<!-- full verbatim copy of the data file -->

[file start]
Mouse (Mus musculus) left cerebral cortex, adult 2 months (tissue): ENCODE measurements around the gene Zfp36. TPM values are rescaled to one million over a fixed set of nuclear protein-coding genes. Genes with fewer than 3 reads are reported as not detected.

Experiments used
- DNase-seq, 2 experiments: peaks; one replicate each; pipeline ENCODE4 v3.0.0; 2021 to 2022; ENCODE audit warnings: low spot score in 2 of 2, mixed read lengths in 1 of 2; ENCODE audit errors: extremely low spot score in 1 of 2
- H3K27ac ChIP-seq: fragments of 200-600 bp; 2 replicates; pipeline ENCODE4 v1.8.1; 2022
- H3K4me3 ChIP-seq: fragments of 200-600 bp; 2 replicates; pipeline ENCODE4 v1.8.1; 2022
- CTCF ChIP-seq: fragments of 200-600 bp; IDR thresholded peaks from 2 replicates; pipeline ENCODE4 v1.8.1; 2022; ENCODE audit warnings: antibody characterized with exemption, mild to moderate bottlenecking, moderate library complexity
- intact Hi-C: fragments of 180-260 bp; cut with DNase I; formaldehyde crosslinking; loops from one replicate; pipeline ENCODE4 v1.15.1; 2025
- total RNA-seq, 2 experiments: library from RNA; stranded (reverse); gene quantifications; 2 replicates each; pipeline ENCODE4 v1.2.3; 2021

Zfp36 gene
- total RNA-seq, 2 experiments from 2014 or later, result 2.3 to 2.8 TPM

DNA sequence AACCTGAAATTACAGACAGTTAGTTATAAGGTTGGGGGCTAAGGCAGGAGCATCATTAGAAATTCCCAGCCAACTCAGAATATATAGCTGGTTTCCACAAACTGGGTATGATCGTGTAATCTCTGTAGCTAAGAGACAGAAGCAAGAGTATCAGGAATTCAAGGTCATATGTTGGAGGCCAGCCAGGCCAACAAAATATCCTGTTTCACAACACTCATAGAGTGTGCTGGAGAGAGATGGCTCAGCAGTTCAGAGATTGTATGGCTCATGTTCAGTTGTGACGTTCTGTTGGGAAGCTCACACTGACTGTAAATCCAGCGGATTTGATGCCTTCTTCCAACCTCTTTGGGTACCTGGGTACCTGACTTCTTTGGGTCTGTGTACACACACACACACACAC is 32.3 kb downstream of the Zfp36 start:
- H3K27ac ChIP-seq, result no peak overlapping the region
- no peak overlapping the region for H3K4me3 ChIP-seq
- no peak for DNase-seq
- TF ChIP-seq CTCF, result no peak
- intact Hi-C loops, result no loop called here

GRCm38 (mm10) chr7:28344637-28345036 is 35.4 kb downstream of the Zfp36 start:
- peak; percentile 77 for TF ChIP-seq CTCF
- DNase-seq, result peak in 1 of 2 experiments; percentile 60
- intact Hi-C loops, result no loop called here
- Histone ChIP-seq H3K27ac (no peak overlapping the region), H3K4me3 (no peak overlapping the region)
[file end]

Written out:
Mouse (Mus musculus) left cerebral cortex, adult 2 months (tissue): ENCODE measurements around the gene Zfp36. TPM values are rescaled to one million over a fixed set of nuclear protein-coding genes. Genes with fewer than 3 reads are reported as not detected.

Experiments used
- DNase-seq, 2 experiments: peaks; one replicate each; pipeline ENCODE4 v3.0.0; 2021 to 2022; ENCODE audit warnings: low spot score in 2 of 2, mixed read lengths in 1 of 2; ENCODE audit errors: extremely low spot score in 1 of 2
- H3K27ac ChIP-seq: fragments of 200-600 bp; 2 replicates; pipeline ENCODE4 v1.8.1; 2022
- H3K4me3 ChIP-seq: fragments of 200-600 bp; 2 replicates; pipeline ENCODE4 v1.8.1; 2022
- CTCF ChIP-seq: fragments of 200-600 bp; IDR thresholded peaks from 2 replicates; pipeline ENCODE4 v1.8.1; 2022; ENCODE audit warnings: antibody characterized with exemption, mild to moderate bottlenecking, moderate library complexity
- intact Hi-C: fragments of 180-260 bp; cut with DNase I; formaldehyde crosslinking; loops from one replicate; pipeline ENCODE4 v1.15.1; 2025
- total RNA-seq, 2 experiments: library from RNA; stranded (reverse); gene quantifications; 2 replicates each; pipeline ENCODE4 v1.2.3; 2021

Zfp36 gene
- total RNA-seq, 2 experiments from 2014 or later, result 2.3 to 2.8 TPM

DNA sequence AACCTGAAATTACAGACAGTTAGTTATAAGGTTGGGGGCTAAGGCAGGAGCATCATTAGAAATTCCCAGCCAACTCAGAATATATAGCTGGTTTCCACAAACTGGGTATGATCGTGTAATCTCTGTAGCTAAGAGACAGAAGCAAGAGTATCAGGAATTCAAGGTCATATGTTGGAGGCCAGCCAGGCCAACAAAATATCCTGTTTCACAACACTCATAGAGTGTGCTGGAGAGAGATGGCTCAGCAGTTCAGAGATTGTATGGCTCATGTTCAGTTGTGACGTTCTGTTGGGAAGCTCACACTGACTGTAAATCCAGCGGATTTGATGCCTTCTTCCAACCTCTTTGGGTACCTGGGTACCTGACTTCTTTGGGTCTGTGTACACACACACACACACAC is 32.3 kb downstream of the Zfp36 start:
- H3K27ac ChIP-seq, result no peak overlapping the region
- no peak overlapping the region for H3K4me3 ChIP-seq
- no peak for DNase-seq
- TF ChIP-seq CTCF, result no peak
- intact Hi-C loops, result no loop called here

GRCm38 (mm10) chr7:28344637-28345036 is 35.4 kb downstream of the Zfp36 start:
- peak; percentile 77 for TF ChIP-seq CTCF
- DNase-seq, result peak in 1 of 2 experiments; percentile 60
- intact Hi-C loops, result no loop called here
- Histone ChIP-seq H3K27ac (no peak overlapping the region), H3K4me3 (no peak overlapping the region)